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Current challenges in copper recycling: Aligning insights from material flow analysis with technological research developments and industry issues in Europe and North America

: Loibl, Antonia; Tercero Espinoza, Luis A.

Fulltext urn:nbn:de:0011-n-6333781 (2.8 MByte PDF)
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Created on: 20.3.2021

Resources, conservation and recycling 169 (2021), Art. 105462, 10 pp.
ISSN: 0921-3449
Journal Article, Electronic Publication
Fraunhofer ISI ()
copper recycling; global copper flows; technological development; source separation; sorting technology; industry expert interviews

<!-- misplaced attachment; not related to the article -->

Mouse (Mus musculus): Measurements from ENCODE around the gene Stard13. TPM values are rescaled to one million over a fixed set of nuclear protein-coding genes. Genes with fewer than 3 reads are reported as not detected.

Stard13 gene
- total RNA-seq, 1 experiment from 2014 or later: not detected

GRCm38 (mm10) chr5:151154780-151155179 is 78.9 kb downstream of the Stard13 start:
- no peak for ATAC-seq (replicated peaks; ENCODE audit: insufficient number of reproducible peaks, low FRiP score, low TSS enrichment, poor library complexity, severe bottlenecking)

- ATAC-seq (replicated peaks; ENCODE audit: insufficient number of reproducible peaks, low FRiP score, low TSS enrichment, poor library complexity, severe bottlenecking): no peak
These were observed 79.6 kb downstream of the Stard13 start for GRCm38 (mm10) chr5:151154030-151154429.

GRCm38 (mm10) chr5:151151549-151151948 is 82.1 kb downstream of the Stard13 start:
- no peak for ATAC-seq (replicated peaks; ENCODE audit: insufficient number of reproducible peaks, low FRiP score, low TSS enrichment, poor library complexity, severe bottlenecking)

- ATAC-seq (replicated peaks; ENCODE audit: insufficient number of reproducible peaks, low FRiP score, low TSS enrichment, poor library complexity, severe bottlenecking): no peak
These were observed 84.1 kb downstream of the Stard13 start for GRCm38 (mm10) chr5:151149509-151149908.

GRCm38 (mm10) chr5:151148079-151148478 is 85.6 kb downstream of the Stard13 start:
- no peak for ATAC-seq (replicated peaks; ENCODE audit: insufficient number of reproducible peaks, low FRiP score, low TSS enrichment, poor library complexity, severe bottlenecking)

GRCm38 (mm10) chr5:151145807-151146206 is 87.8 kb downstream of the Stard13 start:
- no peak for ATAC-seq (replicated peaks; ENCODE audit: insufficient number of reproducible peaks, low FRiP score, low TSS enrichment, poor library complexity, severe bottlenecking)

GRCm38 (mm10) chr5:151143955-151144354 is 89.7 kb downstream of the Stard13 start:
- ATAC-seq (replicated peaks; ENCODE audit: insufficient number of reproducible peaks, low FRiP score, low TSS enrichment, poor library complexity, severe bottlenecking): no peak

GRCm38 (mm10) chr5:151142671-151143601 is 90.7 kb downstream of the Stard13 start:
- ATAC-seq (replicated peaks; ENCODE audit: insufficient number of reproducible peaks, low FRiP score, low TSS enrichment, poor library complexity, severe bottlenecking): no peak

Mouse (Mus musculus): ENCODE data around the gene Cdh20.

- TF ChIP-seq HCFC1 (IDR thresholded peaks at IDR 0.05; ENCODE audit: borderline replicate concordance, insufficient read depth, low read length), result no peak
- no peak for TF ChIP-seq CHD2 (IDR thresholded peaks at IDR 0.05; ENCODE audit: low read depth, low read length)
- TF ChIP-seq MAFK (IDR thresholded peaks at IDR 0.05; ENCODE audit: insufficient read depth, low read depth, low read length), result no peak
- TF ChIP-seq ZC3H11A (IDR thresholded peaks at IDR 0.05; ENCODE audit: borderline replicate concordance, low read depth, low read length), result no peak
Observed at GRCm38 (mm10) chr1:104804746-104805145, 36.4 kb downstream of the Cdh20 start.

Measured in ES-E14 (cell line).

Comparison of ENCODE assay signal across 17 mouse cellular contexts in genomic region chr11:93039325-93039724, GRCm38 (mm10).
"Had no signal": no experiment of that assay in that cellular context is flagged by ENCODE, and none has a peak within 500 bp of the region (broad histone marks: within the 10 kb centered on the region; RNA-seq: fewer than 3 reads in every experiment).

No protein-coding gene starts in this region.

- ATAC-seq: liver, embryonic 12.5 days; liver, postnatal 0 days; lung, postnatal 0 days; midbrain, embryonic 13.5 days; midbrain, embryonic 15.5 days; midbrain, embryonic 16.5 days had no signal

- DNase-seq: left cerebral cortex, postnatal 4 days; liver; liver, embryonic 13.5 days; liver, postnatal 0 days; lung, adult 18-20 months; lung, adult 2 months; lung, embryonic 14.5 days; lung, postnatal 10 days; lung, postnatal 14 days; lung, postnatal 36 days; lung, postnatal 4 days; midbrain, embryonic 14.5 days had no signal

This paper examines the copper recycling chain - from scrap generation through to metallurgical recovery – in search for current challenges and technological opportunities for improvement. We provide an analysis of global copper flows, showing largely constant amounts of recycled copper and a rise in importance of the complex end of-life (EoL) scrap compared to the less challenging manufacturing scrap. Source separation of EoL scrap as an answer to waste complexity is examined but dismissed as not viable. A literature review on developments in sorting and separation technology revealed new promising possibilities through sensor-based technologies. However, examples for their use for tasks specific to copper recycling are rare and far from market-ready. Metallurgical recovery of copper has not experienced major developments in the last years. In particular, there is no easy solution for the removal of lead when remelting copper alloys. Interviews with experts from the copper recycling industry revealed that the handling and processing of copper scrap differs widely between companies but also between Europe and North America. While extensive scrap testing and load optimization is common practice for the copper industry in Europe, a discussion on the responsibility for scrap composition and consequently for the burden of scrap analysis is underway between scrap dealers and copper recyclers in North America. Scrap availability and optimization of the recycling chain as a whole are also important topics. A more coordinated optimization approach between actors along the recycling chain could potentially reduce overall costs and increase recovery of copper and its alloys.